The chunks are reviewed by all the stakeholders in question and once it’s approved; the team progresses to develop the next chunk of the course. This process repeats until the entire project is completed and handed over to the client.
ADDIE vs AGILE a Comparison
A Case Study from Brigham Young University
Brigham Young University is a private, non-profit research university based out of Provo, Utah in the USA. In this case study, we are using the thesis submission of MS student Alyssa Jean Erickson from BYU, which looks at ‘Agile Development in Instructional Design’. BYU Independent Study (BYUIS) is an online education program at Brigham Young University that provides online courses at the high school and university levels. In April 2016, BYUIS implemented the Agile development process to the design and development of online courses. Alyssa studies this period of transition to the Agile Model and builds a compelling case study to prove how switching to Agile helped the L&D team design courses better and faster at BYU.
After this study was completed, the BYUIS team moved into a separate office building, which accommodated the different teams working on its projects. With an open floor plan; the design and development teams and the customer-facing staff were all based out of the same premises. This ensured faster communication and one could address issues by just walking up to the relevant staff member and speaking directly.
Example of Agile Project Design at Origin
Origin received a request from a leading American networking hardware products provider. They wanted an eLearning program to be developed and deployed for all their employees, which would help them understand the ‘Quality Audit’ process. Quality audits are an important component of the success of any organization. Be it an internal audit conducted by senior staff members, or an external audit conducted by qualified auditing personnel; it is essential that employees have the right answers to the questions posed by the auditors.
In this case, the client wanted the program to be designed and delivered as quickly as possible. In essence, Origin had less than two months to conceptualize, design, test, and hand over the completed eLearning program to the client. Origin received their existing ILT content, which had to be assessed, improved upon, and converted into an engaging eLearning program. Origin’s primary challenges were to assess the content, refine it, and convert it into a storyboard for the eLearning program, get the storyboard approved, and initiate and complete development of the program at the earliest.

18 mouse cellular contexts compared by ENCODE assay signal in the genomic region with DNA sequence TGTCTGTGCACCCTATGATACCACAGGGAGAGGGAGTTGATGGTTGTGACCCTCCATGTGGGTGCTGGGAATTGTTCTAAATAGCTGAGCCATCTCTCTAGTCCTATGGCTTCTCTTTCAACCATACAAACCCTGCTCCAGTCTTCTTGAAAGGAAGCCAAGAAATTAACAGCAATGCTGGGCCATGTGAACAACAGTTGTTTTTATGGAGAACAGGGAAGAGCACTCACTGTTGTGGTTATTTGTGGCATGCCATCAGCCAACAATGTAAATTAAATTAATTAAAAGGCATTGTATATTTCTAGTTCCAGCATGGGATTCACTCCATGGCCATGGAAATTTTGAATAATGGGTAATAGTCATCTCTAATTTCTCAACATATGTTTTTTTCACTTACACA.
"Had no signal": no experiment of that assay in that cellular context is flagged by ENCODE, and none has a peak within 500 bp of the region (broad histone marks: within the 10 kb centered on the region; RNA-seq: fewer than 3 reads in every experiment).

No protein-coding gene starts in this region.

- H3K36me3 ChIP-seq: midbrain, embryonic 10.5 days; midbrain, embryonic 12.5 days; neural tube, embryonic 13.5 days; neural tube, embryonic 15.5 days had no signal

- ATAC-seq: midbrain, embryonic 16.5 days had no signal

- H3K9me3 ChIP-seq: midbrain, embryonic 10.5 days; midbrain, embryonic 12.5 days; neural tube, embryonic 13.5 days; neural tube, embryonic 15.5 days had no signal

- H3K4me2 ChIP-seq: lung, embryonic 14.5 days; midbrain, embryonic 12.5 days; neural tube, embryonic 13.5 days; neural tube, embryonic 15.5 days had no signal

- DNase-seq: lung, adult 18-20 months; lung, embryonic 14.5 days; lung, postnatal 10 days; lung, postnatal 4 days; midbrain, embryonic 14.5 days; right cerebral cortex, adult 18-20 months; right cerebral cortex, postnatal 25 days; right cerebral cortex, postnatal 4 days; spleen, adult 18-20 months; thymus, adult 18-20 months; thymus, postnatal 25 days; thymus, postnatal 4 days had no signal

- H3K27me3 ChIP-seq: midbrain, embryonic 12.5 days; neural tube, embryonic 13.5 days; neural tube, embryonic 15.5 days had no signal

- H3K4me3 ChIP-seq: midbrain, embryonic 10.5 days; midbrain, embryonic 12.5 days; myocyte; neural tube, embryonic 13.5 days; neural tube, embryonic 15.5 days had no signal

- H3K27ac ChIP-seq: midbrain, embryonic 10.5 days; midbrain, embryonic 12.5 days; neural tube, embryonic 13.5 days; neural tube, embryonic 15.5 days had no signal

Using the agile model, Origin’s team completed the entire project well within the proposed deadline and helped the client meet their training requirements. You can read the case study to learn how Origin succeeded.
From the points and the case studies listed above; it is quite clear that organizations are looking to adopt processes and business models that make them design eLearning faster and complete projects well within the committed deadline. Like all project models, organizations rooted in tradition may be resistant to change; eventually, organizations seek to find a balanced approach that integrates the best practices from ADDIE, SAM, Agile, and Waterfall project management methods to devise their own customized solution that helps them achieve peak performance.
Despite numerous technological advances, the ADDIE model has essentially remained the same over the last 40 years. The L&D industry in its current avatar is at an interesting phase. The availability of different technologies like Artificial Intelligence, Adaptive Learning, Machine, and Deep Learning has brought to the forefront learning solutions that could not even be imagined a decade ago. It is all about fulfilling learner and organizational needs. As an eLearning vendor, irrespective of whichever project management model you follow, if you can exceed the expectations of your customer; then you are on the right path. Which project management model have you implemented in your organization? Share your insights with us.